Mental health services in schools have been increasingly prioritized over the years. Why do you feel providing quality psychological services for youth and their families is critical in today’s educational landscape?

2020 was especially rough for a lot of families and children! COVID-19 has really put a spotlight on mental health issues.

I think as school psychologists and as advocates for children and their wellbeing, we should continue to advocate for having adequate mental health services in schools, because mental health is so intrinsically tied to academic, social, and emotional outcomes. We also need more school psychologists in schools to have this facilitated.

What makes you passionate about your work in school psychology?

One of the things we say in the program is that we get to work with the best population, which is kids, and in the best setting, which is schools. We have access to those kids and those schools, but one of the things I really love about the program and being a school psychologist, is the diverse role I will play in the future. There’s never a dull day at practicum. One day we’re either doing assessments or we’re doing progress monitoring or providing mental health services. There’s so many things going on, and being able to work on multiple projects throughout the day really fits my lifestyle. I just enjoy having an impact on students and their families!

In what ways do you feel school psychologists can advocate on behalf of students and families they work with?

I think the main role of a school psychologist is to advocate. I think that we’re the safety net in schools when it comes to social, emotional, and behavioral domains. Children are put into the school system, which they don’t create themselves. It’s run by adults. So, it’s up to those adults to make sure those systems are serving the needs of children and their families.

What advice do you have for those who are interested in pursuing a career in school psychology?

I would say it’s worth it! I would encourage anyone with a passion for working with children and working with adults who have a role in that child’s life to go for it. We need school psychologists more than ever because there is a shortage. But, as far as advice, it is a very dynamic field.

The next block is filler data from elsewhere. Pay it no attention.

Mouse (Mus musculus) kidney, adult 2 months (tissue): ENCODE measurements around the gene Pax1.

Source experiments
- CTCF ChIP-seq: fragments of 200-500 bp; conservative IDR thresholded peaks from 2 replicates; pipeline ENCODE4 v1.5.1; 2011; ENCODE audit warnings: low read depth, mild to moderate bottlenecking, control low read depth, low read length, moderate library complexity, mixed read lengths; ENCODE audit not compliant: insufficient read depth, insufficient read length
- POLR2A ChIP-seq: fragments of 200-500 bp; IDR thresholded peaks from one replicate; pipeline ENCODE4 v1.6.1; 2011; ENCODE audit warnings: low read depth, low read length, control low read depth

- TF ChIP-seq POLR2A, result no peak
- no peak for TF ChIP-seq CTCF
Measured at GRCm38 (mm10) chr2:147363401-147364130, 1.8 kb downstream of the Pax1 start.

I would also say that it helps to have a great cohort (of peers) like I have. I’m glad that I’m at a point of time in the program where I can hang out with my cohort, build relationships with them, and collaborate. It’s important to have support. You should also take care of yourself, so self-care!

What do you hope to accomplish after finishing your studies at USF?

I could see myself being in a school setting. Before, I wanted to go into private practice because that’s what I was first exposed to. But, after practicum, working in the schools, having direct access to the kids and being able to collaborate with teachers, parents, and administrators, I saw the benefits of being in a school environment. I want to help teachers and administrators structure learning environments to help children succeed.

USF's School Psychology Program prepares graduates to play integral roles in creating and sustaining educational and related systems in which children, youth, and their families have access to the academic, behavioral, social-emotional, and physical health services that promote lifelong success and well-being. We invite you to learn more about our programs.

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About the USF College of Education:

As the home for more than 2,200 students and 130 faculty members across three campuses, the University of South Florida College of Education offers state-of-the-art teacher training and collegial graduate studies designed to empower educational leaders. Our college is nationally accredited by the Council for the Accreditation of Educator Preparation (CAEP), and our educator preparation programs are fully approved by the Florida Department of Education.